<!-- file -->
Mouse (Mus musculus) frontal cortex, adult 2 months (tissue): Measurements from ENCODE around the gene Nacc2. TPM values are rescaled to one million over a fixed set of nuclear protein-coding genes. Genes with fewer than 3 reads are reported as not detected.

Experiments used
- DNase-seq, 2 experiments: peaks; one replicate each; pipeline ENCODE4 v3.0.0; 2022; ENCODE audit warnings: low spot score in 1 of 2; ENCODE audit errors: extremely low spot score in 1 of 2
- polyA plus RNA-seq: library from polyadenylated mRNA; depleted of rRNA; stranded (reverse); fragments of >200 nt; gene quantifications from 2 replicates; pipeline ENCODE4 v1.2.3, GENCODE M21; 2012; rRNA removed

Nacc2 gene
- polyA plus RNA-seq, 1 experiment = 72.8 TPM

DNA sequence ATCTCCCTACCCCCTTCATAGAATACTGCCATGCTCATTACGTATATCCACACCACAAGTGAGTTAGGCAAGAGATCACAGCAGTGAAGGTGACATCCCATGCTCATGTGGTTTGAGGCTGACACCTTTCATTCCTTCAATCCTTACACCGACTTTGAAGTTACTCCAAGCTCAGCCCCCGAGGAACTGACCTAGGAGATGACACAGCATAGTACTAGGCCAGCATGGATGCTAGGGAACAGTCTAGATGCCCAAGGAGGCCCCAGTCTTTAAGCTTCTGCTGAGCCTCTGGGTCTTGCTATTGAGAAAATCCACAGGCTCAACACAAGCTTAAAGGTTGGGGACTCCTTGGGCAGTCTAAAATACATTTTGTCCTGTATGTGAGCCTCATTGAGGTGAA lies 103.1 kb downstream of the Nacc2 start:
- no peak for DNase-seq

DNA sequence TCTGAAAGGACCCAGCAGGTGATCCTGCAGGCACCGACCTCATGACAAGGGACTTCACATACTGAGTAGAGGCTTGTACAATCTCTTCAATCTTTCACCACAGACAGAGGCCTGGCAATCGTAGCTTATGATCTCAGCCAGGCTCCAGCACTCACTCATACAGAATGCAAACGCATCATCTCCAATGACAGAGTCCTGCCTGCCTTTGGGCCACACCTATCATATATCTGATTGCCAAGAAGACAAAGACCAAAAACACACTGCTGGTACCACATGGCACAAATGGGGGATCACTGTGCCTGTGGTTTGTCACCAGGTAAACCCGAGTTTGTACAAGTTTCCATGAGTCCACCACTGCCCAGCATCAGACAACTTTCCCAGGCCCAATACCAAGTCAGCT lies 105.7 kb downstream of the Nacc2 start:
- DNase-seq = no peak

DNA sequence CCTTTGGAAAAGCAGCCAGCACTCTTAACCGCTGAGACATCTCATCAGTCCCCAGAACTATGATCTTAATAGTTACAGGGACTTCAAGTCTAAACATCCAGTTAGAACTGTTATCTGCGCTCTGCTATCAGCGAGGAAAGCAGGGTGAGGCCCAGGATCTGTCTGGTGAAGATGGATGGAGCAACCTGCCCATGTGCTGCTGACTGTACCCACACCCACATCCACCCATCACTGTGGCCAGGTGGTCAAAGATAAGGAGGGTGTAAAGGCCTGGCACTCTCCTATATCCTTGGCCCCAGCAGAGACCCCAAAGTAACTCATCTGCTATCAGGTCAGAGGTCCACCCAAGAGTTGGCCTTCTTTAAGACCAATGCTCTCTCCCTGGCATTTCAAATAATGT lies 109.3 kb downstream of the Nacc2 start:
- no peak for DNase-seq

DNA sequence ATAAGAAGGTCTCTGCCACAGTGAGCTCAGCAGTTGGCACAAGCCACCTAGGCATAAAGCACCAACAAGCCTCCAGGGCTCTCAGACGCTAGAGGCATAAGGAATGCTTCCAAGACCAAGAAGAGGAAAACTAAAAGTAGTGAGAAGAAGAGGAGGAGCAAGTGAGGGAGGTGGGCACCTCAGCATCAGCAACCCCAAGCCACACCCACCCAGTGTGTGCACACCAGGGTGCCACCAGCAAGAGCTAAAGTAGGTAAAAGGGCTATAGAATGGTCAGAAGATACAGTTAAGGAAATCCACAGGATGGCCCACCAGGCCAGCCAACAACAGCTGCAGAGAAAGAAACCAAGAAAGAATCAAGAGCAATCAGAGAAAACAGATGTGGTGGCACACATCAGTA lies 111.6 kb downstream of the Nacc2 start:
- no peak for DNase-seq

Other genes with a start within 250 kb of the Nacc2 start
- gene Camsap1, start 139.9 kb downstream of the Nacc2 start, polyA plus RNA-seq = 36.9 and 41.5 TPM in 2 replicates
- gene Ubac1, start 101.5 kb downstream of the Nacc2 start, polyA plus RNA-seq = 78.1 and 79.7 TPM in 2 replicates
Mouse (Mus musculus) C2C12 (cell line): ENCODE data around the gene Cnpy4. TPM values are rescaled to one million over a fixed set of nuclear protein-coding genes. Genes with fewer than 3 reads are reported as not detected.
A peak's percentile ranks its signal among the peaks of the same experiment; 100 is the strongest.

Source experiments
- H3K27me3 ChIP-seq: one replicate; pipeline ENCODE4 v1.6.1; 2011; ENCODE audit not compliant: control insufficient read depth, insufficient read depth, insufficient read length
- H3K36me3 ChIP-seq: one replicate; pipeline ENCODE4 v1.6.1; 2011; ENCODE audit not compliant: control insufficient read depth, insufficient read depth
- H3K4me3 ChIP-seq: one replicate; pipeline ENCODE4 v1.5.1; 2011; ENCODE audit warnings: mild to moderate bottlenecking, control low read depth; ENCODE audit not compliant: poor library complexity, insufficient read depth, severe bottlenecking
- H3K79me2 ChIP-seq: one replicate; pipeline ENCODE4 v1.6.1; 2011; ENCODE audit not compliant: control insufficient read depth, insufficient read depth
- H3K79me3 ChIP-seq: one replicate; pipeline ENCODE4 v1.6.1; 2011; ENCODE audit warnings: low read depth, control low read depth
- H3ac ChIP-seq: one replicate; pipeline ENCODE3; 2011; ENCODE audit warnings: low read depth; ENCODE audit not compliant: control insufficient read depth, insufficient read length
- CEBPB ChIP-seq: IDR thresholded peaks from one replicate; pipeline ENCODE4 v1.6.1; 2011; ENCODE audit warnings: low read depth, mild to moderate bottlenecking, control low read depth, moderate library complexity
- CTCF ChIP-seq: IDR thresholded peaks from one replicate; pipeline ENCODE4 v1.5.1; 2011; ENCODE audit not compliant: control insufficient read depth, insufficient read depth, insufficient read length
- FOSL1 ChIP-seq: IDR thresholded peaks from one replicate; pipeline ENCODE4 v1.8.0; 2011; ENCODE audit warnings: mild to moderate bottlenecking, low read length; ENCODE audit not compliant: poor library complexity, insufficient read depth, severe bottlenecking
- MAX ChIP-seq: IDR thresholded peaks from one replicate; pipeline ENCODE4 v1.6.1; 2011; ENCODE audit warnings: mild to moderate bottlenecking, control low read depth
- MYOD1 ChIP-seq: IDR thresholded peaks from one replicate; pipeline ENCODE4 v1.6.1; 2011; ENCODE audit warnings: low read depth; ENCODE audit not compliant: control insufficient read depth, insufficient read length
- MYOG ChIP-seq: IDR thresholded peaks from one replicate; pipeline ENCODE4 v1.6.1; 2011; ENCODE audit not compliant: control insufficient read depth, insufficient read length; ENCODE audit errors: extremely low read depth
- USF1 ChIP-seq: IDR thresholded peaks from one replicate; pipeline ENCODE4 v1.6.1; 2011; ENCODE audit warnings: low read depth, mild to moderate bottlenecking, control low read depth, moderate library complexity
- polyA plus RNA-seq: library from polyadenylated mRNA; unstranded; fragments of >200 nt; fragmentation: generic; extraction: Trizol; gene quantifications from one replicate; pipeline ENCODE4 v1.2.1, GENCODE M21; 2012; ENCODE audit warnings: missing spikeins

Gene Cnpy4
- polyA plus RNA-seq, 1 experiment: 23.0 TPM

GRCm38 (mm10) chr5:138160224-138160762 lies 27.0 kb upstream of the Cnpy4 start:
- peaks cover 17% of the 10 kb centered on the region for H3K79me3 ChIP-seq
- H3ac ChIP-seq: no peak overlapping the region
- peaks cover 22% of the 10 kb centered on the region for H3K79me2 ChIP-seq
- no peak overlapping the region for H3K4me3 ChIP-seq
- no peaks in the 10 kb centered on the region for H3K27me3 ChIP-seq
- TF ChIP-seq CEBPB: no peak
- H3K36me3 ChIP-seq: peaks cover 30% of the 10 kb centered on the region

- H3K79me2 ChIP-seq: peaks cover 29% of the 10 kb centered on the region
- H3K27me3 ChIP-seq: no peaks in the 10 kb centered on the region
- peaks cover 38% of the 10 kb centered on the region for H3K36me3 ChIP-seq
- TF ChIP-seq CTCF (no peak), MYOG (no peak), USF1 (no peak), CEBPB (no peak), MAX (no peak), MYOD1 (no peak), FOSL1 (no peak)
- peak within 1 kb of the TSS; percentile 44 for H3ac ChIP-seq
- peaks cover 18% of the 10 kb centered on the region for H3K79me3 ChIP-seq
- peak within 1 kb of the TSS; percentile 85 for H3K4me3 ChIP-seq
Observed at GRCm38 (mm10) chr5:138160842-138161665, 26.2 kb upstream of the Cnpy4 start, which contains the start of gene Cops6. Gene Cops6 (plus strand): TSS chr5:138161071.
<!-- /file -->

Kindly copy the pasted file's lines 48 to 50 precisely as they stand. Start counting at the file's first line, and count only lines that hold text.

- TF ChIP-seq CTCF (no peak), MYOG (no peak), USF1 (no peak), CEBPB (no peak), MAX (no peak), MYOD1 (no peak), FOSL1 (no peak)
- peak within 1 kb of the TSS; percentile 44 for H3ac ChIP-seq
- peaks cover 18% of the 10 kb centered on the region for H3K79me3 ChIP-seq